Rory McIlroy: Rest up and become even better
With two more Major titles and a first World Golf Championship in the bag, Rory McIlroy could afford a smile of satisfaction as his competitive year concluded in Sydney.
Next April's US Masters and McIlroy's bid to complete his career grand slam already seems compelling, especially given his admission last week that he has thought about Augusta "every day" since winning the US PGA.
After such a fantastic year, harping on McIlroy's gloomy weekend at the Australian Open, where he tied 15th on two-over, 15 strokes behind Texas lone star Jordan Spieth seems churlish.
Yet McIlroy's sometimes disjointed efforts since August's glory in the glooming at Valhalla, are of significance if he's to take his rightful place among the sport's all-time legends.
Today's elite golfers earn vast fortunes. McIlroy made more on the golf course this year, €10,599,708 (£8,402,498), than accumulated by Arnie Palmer and Jack Nicklaus in their entire careers on the PGA Tour.
Yet today's stars endure infinitely greater media intrusion, social pressure and other distractions, while being European places McIlroy's at further disadvantage to Tiger Woods or Phil Mickelson.
His loyalty to his 'home' tour, a commitment which is exponentially greater now than it was in Seve Ballesteros' or Nick Faldo's day, places further demands on McIlroy's time.
Throughout his career, Tiger would play one or two 'foreign' tournaments each year on top of the Majors, WGCs and his regular US Tour stops. So he would usually tee it up 22 times or fewer per annum.
Last weekend was McIlroy's 25th 'full-blooded' event in 2014 (including the Ryder Cup). The figure would have been higher had he not withdrawn from the recent BMW Masters and HSBC Champions in Shanghai.
McIlroy is the most gifted and charismatic golfer of his generation, but if he's to fulfil his true potential, he must act decisively on the lessons on the past three months and keep a tighter rein on his schedule.
The tragedy for golf this summer was that within a fortnight of completing one of the most spectacular hat-tricks in history, winning the Open, Bridgestone and US PGA, McIlroy then felt compelled to play four FedEx Cup play-offs on successive weekends.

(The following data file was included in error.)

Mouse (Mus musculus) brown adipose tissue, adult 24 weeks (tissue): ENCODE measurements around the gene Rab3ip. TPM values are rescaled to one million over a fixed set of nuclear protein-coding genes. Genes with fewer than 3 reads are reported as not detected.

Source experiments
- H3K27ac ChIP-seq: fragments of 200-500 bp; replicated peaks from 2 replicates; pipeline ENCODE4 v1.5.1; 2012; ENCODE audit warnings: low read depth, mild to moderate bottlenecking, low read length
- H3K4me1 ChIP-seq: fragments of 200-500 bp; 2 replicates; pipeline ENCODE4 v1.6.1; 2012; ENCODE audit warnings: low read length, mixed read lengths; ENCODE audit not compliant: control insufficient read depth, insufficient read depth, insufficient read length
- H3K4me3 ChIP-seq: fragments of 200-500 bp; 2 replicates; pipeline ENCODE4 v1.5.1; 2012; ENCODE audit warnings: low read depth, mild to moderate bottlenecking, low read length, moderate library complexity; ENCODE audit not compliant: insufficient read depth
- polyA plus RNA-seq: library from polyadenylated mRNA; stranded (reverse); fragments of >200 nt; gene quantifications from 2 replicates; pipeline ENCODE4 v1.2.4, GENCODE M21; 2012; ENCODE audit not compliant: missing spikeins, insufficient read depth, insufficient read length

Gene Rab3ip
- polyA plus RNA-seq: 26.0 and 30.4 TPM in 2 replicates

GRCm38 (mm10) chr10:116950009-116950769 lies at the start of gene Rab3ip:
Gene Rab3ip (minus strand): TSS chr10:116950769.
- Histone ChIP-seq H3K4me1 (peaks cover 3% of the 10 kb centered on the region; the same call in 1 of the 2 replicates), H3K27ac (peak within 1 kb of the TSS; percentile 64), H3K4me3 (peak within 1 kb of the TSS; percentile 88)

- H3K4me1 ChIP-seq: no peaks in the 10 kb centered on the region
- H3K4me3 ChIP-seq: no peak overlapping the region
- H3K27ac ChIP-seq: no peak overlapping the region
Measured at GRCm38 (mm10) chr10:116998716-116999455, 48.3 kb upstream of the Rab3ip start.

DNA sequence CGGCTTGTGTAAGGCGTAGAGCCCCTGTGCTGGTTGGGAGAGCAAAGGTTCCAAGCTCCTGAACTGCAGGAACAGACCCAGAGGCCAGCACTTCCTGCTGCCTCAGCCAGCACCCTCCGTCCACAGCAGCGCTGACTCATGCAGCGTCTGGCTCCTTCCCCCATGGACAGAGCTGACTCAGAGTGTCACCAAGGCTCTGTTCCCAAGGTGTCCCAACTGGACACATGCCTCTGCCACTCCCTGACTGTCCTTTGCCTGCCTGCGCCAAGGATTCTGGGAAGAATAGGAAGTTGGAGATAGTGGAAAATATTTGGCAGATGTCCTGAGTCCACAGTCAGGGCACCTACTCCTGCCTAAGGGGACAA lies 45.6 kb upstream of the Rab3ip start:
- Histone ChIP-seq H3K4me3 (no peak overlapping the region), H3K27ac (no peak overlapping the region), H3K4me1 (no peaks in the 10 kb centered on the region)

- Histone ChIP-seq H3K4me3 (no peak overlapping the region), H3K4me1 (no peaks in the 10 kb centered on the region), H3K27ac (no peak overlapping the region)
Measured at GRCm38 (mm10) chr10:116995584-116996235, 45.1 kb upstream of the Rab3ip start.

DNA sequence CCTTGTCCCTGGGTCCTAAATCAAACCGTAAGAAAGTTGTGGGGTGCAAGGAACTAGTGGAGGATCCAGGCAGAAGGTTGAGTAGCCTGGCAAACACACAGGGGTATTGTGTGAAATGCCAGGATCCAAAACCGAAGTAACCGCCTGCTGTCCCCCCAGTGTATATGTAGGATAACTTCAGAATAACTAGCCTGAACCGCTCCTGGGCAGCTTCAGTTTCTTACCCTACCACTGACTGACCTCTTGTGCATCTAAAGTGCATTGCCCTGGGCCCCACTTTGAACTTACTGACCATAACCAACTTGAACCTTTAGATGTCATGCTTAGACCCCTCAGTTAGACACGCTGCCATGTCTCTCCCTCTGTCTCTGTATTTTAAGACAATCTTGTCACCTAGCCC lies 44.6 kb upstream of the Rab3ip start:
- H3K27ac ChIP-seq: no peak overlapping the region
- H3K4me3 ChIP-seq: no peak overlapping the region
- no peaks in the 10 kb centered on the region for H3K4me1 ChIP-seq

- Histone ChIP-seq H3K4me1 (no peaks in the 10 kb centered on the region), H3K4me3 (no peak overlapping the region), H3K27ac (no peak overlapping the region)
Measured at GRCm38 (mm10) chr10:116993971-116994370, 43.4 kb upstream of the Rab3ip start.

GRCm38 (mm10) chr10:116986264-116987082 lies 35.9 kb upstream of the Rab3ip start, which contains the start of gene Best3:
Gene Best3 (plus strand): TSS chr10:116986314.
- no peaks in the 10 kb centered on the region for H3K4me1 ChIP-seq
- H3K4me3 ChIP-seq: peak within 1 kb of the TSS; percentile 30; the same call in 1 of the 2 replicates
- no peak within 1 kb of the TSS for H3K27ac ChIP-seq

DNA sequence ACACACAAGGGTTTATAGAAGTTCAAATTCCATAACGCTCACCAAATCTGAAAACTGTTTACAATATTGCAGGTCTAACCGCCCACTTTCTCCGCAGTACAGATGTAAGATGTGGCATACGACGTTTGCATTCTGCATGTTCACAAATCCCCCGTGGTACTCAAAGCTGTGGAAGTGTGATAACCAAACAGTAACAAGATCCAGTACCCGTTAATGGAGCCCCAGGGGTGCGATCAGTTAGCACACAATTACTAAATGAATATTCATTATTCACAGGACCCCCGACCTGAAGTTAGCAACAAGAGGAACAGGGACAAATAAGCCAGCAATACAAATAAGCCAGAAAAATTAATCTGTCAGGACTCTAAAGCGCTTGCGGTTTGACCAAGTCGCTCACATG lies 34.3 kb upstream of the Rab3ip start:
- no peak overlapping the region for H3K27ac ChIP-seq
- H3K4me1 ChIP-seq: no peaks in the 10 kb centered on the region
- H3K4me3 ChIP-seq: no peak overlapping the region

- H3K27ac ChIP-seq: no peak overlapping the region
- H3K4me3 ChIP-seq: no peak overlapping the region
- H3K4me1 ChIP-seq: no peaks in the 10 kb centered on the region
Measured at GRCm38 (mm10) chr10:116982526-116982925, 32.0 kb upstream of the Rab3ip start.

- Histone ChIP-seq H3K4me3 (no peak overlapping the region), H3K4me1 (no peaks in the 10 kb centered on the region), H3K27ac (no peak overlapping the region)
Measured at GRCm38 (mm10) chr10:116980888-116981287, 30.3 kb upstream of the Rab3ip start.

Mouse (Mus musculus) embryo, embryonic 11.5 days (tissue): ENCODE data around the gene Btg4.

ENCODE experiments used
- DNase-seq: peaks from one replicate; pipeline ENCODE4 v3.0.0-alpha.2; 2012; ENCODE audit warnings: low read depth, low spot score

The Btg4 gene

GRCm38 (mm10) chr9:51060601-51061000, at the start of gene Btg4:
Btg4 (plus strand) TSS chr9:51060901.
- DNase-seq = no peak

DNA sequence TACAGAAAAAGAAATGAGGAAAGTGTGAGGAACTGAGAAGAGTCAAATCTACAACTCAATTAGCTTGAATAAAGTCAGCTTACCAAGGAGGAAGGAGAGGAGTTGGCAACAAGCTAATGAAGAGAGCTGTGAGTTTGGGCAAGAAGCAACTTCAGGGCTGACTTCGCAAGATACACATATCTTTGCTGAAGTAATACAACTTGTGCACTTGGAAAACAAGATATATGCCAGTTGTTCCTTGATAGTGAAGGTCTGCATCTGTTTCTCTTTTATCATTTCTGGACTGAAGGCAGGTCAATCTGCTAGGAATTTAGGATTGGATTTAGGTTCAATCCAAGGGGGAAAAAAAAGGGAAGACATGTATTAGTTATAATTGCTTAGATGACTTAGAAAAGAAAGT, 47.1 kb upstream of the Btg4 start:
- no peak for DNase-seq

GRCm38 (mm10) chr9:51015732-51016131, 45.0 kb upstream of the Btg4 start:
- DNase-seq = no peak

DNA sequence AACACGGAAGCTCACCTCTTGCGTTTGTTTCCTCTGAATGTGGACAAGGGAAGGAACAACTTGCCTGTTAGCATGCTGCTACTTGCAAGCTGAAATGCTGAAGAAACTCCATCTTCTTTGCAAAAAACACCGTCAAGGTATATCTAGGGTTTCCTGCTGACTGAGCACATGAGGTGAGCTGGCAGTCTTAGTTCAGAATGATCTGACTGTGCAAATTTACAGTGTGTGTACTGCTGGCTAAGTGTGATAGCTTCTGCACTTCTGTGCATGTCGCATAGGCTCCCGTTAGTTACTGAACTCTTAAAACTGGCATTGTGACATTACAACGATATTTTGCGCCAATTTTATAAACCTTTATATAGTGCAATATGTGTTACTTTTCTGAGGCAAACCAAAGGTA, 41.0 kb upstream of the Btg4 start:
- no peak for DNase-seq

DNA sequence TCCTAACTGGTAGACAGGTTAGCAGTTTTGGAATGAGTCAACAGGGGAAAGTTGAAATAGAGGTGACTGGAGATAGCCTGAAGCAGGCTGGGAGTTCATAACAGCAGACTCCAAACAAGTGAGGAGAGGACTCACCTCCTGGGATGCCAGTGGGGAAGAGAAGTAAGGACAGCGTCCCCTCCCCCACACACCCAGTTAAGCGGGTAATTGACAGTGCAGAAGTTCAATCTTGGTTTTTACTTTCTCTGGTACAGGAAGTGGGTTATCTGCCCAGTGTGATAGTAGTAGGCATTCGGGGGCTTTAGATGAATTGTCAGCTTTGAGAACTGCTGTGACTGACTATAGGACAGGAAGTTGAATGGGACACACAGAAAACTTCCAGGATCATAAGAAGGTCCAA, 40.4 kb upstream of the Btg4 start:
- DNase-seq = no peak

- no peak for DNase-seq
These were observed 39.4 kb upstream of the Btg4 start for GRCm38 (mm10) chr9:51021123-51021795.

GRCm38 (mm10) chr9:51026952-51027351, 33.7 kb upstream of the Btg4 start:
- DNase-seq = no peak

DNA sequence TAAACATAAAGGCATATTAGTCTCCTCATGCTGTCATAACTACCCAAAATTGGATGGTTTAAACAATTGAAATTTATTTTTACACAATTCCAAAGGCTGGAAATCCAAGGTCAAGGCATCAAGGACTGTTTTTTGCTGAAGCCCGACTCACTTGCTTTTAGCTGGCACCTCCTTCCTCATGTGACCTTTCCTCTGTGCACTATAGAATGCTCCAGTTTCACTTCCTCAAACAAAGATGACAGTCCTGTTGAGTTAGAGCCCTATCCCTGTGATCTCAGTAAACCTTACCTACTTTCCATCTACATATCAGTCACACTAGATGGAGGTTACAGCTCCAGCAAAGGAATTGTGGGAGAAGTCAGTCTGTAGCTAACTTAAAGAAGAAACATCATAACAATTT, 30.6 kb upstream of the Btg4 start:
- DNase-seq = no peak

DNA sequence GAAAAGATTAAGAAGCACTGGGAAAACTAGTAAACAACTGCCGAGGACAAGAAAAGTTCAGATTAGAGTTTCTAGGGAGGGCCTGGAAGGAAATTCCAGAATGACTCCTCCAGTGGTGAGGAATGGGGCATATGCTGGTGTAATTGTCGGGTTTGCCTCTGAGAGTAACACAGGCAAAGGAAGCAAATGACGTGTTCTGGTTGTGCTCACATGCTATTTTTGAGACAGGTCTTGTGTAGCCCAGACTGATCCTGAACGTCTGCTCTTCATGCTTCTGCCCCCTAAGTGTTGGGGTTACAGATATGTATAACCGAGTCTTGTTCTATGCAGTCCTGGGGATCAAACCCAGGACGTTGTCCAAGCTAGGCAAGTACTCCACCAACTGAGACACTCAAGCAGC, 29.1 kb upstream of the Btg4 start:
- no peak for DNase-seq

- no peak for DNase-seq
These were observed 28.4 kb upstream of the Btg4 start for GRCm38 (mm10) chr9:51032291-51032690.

Judging the exhausted Ulsterman's comments after losing both the Tour Championship and FedEx Cup to Billy Horschel in Atlanta, that's unlikely ever to happen again.
McIlroy knows he would have boosted his prospects of winning America's season-long championship (and a deserved $10m bonus) by skipping at least one of those play-offs.
After a paltry one-week rest, the Holywood native then performed an honourable leading role on Paul McGinley's Ryder Cup team.
Few were surprised the following Sunday at St Andrews, when McIlroy felt 'flat' as he stumbled home second at the Dunhill Links.
Though briefings from his legal team about February's court case were his stated reason for missing the BMW Masters and HSBC that followed, McIlroy plainly needed his six-plus weeks off before the DP World Tour Championship.
While he hit the ground running in Dubai with a flawless opening 66, kinks began to show in his game, so McIlroy surprised even himself by getting into contention and registering his fifth runner-up finish of the year.
He felt jet-lagged and looked jaded in Sydney. Bottom line, McIlroy struggled to hit the greens. He simply faded away over the weekend as Spieth's ball danced jigs and reels around every pin.
Pointedly, McIlroy's only missed cut of 2014 was in Ireland, in his eighth tournament in 10 weeks and just five days after the US Open.
Fatigue certainly played its part in Fota, as it did in denying him the FedEx Cup and PGA Tour Championship, plus a potential victory at St Andrews.
Meanwhile, his unsettled end-of-season schedule undermined McIlroy's performance at the DP World Tour Championship and his title defence in Australia.
If he's going to rival Tiger's once-famed ability for tuning up ready to win every tournament he plays, McIlroy must learn from the three 'lost' monthts in his greatest year.